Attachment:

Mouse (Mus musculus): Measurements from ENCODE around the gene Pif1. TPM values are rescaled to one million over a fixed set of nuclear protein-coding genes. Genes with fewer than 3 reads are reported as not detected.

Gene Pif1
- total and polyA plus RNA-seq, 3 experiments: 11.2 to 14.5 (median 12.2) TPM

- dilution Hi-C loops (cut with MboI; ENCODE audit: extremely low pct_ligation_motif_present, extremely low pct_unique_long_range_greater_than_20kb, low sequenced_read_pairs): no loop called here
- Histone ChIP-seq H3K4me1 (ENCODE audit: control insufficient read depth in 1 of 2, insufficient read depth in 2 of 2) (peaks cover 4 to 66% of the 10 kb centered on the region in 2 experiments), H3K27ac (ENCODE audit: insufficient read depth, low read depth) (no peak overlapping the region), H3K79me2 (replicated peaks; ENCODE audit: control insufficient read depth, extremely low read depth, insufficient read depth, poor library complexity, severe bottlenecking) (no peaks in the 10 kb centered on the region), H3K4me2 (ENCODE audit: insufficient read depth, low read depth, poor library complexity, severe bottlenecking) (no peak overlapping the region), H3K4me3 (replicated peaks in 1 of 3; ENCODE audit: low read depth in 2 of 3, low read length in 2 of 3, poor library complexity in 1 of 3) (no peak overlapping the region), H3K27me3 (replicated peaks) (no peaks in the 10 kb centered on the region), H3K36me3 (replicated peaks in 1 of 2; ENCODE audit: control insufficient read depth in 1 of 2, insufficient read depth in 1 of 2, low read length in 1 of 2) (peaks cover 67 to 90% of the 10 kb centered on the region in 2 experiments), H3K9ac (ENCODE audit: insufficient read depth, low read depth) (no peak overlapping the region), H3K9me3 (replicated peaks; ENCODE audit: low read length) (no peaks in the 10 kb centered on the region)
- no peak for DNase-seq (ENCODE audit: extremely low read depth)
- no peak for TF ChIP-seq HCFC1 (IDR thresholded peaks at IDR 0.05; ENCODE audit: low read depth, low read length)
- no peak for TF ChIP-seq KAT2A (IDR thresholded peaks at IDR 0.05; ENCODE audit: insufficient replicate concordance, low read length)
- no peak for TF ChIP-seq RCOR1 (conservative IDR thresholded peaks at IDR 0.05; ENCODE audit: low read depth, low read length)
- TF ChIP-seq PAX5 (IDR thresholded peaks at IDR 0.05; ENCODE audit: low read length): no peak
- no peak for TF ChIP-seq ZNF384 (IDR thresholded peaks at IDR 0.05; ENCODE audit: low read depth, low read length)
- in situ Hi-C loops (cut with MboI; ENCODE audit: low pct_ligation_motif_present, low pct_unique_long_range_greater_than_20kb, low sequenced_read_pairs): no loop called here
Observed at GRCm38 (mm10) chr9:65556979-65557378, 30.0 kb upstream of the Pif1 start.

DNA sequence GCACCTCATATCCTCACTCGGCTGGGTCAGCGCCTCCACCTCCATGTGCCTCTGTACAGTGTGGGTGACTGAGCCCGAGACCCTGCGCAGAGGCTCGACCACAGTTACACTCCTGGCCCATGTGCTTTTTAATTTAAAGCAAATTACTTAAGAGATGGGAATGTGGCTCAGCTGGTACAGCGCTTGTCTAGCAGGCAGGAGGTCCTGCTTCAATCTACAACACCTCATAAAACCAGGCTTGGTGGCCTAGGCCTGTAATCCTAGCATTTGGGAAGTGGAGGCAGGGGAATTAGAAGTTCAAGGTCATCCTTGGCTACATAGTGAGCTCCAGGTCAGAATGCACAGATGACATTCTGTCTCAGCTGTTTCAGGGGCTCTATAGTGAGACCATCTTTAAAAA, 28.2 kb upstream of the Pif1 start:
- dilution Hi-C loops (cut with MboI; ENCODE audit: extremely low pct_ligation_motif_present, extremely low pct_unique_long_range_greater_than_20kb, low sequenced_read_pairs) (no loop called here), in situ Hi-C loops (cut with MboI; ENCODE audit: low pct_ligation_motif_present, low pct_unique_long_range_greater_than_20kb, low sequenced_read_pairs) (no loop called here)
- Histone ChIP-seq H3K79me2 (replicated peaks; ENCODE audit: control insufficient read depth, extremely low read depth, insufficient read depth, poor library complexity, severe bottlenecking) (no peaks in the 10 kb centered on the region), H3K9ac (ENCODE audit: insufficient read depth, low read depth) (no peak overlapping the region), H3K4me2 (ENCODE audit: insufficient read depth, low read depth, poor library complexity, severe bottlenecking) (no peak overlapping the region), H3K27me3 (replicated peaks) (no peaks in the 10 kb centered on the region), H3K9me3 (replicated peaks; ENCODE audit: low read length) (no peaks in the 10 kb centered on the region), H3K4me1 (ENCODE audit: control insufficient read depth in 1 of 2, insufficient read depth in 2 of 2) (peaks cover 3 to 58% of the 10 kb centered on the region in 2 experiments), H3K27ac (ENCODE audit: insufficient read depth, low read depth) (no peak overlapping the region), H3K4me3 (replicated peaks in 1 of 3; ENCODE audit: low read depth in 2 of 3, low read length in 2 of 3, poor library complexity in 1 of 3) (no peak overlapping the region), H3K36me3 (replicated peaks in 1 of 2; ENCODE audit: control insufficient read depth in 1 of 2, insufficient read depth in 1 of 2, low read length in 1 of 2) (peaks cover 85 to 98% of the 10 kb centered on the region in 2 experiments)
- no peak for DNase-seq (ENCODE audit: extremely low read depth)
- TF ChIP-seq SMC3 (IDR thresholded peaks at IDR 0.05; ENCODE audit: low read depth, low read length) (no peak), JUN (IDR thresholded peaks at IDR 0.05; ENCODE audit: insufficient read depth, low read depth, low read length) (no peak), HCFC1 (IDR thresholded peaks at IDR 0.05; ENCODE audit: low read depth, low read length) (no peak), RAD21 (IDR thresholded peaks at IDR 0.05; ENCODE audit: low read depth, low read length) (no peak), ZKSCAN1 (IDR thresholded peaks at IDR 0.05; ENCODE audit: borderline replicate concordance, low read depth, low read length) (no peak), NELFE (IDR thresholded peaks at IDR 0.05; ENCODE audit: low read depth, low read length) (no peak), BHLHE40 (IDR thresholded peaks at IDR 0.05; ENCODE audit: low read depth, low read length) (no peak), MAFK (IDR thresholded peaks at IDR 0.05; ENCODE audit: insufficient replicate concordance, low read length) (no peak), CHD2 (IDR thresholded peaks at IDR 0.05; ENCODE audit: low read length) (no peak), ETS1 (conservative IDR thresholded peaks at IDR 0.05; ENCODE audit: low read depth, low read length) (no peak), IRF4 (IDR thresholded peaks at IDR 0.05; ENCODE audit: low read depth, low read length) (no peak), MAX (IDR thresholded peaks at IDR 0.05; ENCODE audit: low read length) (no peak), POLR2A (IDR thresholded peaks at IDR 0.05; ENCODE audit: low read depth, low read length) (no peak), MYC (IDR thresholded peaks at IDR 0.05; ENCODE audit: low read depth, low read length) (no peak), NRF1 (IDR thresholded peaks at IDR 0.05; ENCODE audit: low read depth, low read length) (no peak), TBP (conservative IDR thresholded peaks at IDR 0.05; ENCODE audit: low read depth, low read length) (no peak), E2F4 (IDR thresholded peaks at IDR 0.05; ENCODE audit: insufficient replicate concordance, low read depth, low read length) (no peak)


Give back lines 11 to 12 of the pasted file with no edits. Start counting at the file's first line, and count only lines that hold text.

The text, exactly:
- no peak for TF ChIP-seq ZNF384 (IDR thresholded peaks at IDR 0.05; ENCODE audit: low read depth, low read length)
- in situ Hi-C loops (cut with MboI; ENCODE audit: low pct_ligation_motif_present, low pct_unique_long_range_greater_than_20kb, low sequenced_read_pairs): no loop called here